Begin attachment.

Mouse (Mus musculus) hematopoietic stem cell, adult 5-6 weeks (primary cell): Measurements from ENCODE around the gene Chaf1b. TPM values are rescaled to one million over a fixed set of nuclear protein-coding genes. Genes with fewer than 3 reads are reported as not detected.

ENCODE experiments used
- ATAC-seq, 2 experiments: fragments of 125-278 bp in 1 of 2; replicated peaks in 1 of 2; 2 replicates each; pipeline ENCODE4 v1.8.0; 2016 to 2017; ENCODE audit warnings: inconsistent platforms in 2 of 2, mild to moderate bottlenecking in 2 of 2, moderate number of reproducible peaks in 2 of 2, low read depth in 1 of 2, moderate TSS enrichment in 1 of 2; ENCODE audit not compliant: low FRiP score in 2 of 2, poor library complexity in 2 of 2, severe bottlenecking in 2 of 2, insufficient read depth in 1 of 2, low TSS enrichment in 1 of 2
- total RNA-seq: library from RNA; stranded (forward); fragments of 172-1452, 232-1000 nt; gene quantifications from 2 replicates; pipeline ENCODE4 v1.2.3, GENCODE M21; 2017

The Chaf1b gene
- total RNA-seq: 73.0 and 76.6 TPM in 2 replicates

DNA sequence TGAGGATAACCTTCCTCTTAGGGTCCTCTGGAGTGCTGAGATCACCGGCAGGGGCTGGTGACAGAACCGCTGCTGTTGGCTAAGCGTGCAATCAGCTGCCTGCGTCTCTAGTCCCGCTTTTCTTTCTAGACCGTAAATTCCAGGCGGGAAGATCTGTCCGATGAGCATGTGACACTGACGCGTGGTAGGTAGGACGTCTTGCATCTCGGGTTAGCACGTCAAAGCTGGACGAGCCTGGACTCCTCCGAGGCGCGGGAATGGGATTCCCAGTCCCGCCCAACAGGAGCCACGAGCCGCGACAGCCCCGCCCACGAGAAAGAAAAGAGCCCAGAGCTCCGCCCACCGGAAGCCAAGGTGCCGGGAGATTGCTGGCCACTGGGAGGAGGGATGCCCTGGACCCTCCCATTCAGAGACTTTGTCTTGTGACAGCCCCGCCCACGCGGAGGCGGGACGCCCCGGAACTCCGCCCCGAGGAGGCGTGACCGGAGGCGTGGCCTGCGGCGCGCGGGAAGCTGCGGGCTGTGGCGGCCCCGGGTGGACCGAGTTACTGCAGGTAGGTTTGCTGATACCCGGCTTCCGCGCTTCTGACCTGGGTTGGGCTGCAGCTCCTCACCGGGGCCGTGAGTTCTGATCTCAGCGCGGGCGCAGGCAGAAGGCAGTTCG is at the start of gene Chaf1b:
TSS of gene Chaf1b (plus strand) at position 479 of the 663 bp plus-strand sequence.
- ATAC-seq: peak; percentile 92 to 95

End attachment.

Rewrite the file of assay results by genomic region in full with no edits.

Mouse (Mus musculus) hematopoietic stem cell, adult 5-6 weeks (primary cell): Measurements from ENCODE around the gene Chaf1b. TPM values are rescaled to one million over a fixed set of nuclear protein-coding genes. Genes with fewer than 3 reads are reported as not detected.

ENCODE experiments used
- ATAC-seq, 2 experiments: fragments of 125-278 bp in 1 of 2; replicated peaks in 1 of 2; 2 replicates each; pipeline ENCODE4 v1.8.0; 2016 to 2017; ENCODE audit warnings: inconsistent platforms in 2 of 2, mild to moderate bottlenecking in 2 of 2, moderate number of reproducible peaks in 2 of 2, low read depth in 1 of 2, moderate TSS enrichment in 1 of 2; ENCODE audit not compliant: low FRiP score in 2 of 2, poor library complexity in 2 of 2, severe bottlenecking in 2 of 2, insufficient read depth in 1 of 2, low TSS enrichment in 1 of 2
- total RNA-seq: library from RNA; stranded (forward); fragments of 172-1452, 232-1000 nt; gene quantifications from 2 replicates; pipeline ENCODE4 v1.2.3, GENCODE M21; 2017

The Chaf1b gene
- total RNA-seq: 73.0 and 76.6 TPM in 2 replicates

DNA sequence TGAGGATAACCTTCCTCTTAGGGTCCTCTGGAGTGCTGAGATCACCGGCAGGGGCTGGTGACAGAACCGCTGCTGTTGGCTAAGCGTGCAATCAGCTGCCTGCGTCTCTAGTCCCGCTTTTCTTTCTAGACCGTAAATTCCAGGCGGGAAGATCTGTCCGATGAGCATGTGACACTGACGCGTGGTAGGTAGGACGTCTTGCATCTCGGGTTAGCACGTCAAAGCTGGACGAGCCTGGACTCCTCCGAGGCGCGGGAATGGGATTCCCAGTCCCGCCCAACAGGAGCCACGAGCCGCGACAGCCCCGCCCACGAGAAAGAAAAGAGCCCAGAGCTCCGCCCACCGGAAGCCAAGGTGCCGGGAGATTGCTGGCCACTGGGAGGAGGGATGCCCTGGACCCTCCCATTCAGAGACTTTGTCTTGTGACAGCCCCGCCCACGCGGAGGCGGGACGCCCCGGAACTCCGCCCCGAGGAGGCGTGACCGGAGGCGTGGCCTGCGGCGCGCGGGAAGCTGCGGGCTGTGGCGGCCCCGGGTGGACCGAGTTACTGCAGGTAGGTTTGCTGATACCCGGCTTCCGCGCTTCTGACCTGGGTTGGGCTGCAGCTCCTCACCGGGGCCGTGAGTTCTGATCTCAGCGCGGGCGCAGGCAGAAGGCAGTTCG is at the start of gene Chaf1b:
TSS of gene Chaf1b (plus strand) at position 479 of the 663 bp plus-strand sequence.
- ATAC-seq: peak; percentile 92 to 95